Whārangi 1: Biography
Mundy, Daniel Louis
I tuhia tēnei haurongo e William Main, ā, i tāngia tuatahitia ki Ngā Tāngata Taumata Rau Ko te wāhanga , 1993.
Daniel Louis Mundy was born, probably in 1826 or 1827, in Wiltshire, England, the son of James Mundy, a confectioner, and his wife, Sarah. Nothing is known of his early life, except that he married Louisa Rust at Hackney, London, on 19 July in 1856. Mundy may have come to New Zealand via the Australian goldfields. He arrived in Dunedin in 1864 with sufficient capital to buy William Meluish's photographic business.
Probably in 1865 Mundy moved to Christchurch where he entered into partnership with Braham La Mert. By 1867 he was working on his own account and is known to have photographed moa skeletons for Julius von Haast. He briefly took part in public life as a member of the fire police.
Mundy originally worked principally as a portrait photographer, but after a photographic expedition to the West Coast in 1868 he set out in 1869 to travel New Zealand, taking views and selling prints as he went. He was possibly the first New Zealand photographer to concentrate exclusively on this branch of the profession. Others may have boasted a wide selection of views in their advertisements, but these often came from a variety of sources and did not represent the work of any one photographer.
Mundy spent some years travelling through Canterbury, the Southern Alps, Wellington, Poverty Bay, the Bay of Plenty, Taupo, Rotorua, Auckland and Hokianga. He took many photographs, sometimes at great personal risk and discomfort. He was in the central North Island during the pursuit of Te Kooti, and was said to have narrowly escaped attack.
In a number of the bigger centres Mundy advertised his prints in a pre-publication subscription series. In this fashion he attracted the patronage and friendship of a number of influential people including James Hector, George Grey and Haast. His landscapes of the thermal districts, the Bay of Islands, Hokianga and the East Coast were highly praised for their technical excellence: 'he is not satisfied until he has got the right light upon his object and the best effect from his chemicals. He is not content with the mediocre or the ordinary.'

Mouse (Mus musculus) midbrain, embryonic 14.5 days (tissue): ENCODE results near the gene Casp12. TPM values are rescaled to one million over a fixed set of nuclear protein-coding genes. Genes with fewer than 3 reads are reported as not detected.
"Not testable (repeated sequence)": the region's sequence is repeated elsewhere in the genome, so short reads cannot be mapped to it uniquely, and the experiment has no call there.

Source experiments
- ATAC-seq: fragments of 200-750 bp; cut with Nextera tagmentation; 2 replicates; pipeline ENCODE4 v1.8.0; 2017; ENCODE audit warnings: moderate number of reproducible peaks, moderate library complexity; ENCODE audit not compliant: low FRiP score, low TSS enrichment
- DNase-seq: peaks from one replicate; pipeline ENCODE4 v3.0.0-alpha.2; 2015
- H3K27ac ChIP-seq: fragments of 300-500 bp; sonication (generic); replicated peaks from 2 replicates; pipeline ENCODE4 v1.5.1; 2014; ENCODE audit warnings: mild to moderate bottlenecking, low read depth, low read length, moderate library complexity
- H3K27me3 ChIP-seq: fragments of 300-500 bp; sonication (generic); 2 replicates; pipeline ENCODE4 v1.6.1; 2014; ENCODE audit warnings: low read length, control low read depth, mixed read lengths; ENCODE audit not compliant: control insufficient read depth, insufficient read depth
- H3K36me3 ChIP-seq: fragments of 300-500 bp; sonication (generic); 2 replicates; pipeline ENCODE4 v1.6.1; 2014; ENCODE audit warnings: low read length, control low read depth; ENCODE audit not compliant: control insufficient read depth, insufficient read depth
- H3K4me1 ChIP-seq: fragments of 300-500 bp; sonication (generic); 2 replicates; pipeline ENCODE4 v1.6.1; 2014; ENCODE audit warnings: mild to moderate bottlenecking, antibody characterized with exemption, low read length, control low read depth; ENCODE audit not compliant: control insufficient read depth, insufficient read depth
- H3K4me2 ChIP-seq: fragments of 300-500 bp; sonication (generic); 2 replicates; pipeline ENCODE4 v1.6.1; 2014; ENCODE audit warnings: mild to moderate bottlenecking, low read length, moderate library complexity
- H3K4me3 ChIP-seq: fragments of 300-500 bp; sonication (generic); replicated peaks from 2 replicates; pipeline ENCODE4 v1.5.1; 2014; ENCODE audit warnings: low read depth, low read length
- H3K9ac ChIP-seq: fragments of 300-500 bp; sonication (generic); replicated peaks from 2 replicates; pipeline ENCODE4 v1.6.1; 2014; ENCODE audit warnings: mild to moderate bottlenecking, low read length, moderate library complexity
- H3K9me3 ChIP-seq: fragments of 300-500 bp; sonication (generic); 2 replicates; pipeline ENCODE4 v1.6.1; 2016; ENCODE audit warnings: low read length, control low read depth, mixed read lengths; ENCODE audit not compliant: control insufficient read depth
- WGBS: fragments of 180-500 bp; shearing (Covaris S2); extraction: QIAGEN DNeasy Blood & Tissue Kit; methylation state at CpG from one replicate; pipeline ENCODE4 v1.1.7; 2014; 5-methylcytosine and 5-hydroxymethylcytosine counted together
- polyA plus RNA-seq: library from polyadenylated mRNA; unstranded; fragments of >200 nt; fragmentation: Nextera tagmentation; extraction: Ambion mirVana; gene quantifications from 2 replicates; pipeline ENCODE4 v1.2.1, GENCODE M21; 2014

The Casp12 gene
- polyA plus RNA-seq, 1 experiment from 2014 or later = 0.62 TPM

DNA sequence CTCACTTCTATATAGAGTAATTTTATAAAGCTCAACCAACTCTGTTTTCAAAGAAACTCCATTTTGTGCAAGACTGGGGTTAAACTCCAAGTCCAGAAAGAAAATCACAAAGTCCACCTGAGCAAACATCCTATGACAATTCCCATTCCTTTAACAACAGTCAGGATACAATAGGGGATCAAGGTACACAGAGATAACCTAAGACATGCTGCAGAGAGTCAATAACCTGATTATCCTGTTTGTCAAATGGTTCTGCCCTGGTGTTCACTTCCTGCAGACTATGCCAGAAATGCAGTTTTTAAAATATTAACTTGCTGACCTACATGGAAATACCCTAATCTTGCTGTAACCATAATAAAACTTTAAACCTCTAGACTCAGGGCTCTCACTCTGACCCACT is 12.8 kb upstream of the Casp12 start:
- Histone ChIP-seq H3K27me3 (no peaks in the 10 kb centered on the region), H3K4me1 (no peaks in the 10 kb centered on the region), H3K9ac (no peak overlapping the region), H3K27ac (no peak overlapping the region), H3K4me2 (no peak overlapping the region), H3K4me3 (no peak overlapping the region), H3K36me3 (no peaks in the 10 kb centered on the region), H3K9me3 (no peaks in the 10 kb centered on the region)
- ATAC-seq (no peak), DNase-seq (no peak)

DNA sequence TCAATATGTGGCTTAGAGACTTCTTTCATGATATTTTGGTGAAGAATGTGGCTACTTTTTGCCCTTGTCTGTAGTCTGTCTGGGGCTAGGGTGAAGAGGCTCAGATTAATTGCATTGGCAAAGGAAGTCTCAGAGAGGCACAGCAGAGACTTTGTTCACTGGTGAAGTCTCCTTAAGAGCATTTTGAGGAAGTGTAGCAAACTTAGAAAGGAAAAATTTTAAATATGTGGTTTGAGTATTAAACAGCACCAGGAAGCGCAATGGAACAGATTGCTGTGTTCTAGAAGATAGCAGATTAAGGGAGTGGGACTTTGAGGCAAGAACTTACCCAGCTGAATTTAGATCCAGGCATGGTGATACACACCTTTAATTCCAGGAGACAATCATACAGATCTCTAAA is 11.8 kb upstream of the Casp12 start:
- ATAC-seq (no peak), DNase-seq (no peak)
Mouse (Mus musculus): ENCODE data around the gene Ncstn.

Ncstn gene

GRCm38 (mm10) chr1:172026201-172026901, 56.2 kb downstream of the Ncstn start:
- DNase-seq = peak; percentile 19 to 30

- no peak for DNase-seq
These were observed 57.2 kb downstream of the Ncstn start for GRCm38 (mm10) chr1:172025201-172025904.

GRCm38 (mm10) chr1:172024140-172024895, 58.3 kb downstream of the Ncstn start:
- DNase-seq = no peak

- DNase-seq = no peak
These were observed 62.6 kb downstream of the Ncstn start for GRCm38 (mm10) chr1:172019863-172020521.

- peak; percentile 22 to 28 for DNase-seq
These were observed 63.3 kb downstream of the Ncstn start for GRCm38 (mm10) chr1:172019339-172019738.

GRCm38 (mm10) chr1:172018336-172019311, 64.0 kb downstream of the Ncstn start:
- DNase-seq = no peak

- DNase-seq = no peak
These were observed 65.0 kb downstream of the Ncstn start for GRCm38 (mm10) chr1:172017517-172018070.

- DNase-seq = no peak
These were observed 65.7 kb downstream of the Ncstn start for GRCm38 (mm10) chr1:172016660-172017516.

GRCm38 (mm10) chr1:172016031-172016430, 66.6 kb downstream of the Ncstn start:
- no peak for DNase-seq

Mundy was based at Port Chalmers in spite of his extensive travelling; the Mundys' only child, a daughter, was born there in 1873. He displayed his photographs in Wellington in 1872, and in the mid 1870s departed for England to further his career. Here he used his extensive collection of New Zealand photographs to stage displays and give lectures. In 1873 a number of his photographs were used by the New Zealand government in their exhibit at the Vienna exhibition. In 1875 he published a book, Rotomahana – the boiling spring of New Zealand, with a foreword by Ferdinand Hochstetter. It was one of the first books to use the autotype process, a technique which allowed photographs to be reproduced in a printing press with all their halftones intact. The excellence of this publication earned Mundy a decoration from the Austrian court.
Mundy moved to New South Wales, then Victoria, in 1875. He returned briefly to New Zealand in 1877 and gave a number of illustrated lectures based on his work. His photographs of this period make the claim that he had secured the patronage of members of the British royal family. In 1880 he was working as a photographer in Sydney. He died at Emerald Hill, Victoria, on 30 November 1881. It is not known when or where Louisa Mundy died.